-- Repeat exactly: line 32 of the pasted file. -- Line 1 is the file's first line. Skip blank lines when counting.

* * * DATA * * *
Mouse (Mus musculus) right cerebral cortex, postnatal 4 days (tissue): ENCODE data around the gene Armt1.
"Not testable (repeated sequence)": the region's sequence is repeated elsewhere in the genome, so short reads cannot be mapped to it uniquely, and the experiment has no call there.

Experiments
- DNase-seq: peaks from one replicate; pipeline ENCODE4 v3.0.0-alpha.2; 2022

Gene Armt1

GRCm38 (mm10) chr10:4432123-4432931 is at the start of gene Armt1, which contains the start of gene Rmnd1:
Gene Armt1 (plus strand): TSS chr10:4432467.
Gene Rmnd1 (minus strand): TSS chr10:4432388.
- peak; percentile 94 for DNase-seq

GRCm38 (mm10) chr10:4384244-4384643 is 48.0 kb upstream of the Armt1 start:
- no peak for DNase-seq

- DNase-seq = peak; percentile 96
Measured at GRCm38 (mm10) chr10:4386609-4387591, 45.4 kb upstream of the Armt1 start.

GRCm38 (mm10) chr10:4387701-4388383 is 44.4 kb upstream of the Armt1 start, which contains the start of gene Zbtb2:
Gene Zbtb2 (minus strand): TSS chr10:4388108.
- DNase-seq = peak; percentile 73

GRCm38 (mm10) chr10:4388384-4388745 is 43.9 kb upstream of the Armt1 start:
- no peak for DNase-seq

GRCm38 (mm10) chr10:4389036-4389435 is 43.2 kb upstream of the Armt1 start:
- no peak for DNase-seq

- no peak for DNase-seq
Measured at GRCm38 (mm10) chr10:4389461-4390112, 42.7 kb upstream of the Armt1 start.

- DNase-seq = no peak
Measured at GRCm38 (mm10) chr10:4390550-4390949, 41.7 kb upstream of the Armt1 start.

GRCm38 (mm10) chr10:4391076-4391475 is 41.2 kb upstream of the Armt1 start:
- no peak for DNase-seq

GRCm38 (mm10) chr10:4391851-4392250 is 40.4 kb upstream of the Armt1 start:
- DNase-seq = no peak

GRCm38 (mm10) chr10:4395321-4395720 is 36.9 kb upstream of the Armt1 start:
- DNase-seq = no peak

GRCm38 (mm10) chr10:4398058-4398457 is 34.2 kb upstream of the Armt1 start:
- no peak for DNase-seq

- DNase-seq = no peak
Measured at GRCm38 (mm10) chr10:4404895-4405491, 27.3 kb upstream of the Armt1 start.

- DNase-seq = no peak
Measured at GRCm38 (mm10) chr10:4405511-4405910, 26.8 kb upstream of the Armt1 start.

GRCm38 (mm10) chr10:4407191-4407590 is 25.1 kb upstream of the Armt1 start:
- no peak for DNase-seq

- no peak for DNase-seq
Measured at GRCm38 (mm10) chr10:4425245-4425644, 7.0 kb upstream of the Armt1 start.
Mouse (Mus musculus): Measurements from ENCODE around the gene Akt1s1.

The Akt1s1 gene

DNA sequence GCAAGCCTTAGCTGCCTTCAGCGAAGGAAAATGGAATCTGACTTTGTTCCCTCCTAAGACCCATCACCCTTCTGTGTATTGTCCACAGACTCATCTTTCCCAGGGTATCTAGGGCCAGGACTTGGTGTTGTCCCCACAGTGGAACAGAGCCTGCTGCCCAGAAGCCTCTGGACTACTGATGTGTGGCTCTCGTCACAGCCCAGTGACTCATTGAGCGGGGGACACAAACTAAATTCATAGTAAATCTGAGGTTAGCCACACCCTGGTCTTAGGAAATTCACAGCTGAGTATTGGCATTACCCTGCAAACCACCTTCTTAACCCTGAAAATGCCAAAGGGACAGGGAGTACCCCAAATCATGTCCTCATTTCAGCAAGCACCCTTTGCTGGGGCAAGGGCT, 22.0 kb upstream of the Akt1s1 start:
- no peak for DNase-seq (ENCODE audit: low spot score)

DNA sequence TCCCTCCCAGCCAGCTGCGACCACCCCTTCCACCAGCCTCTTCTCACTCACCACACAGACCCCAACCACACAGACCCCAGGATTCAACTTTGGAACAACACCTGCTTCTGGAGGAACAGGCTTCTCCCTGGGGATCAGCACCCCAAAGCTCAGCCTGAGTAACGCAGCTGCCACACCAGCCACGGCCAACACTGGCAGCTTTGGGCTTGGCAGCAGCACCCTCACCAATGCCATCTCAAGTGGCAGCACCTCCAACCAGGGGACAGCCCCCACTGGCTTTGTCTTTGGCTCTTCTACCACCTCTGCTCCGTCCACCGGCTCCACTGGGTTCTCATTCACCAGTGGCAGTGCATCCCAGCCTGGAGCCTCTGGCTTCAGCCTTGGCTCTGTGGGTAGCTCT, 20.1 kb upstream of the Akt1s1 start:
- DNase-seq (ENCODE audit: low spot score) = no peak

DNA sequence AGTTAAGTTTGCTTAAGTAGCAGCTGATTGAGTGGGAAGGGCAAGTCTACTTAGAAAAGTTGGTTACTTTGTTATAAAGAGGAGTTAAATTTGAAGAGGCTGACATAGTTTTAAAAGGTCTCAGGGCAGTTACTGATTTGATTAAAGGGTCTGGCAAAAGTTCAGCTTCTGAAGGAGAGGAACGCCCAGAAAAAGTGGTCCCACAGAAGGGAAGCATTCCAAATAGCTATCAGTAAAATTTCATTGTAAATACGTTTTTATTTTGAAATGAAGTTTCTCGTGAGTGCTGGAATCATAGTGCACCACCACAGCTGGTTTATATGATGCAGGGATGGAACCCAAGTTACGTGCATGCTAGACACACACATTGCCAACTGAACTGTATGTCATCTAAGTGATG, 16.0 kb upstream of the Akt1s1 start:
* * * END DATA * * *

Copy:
- no peak for DNase-seq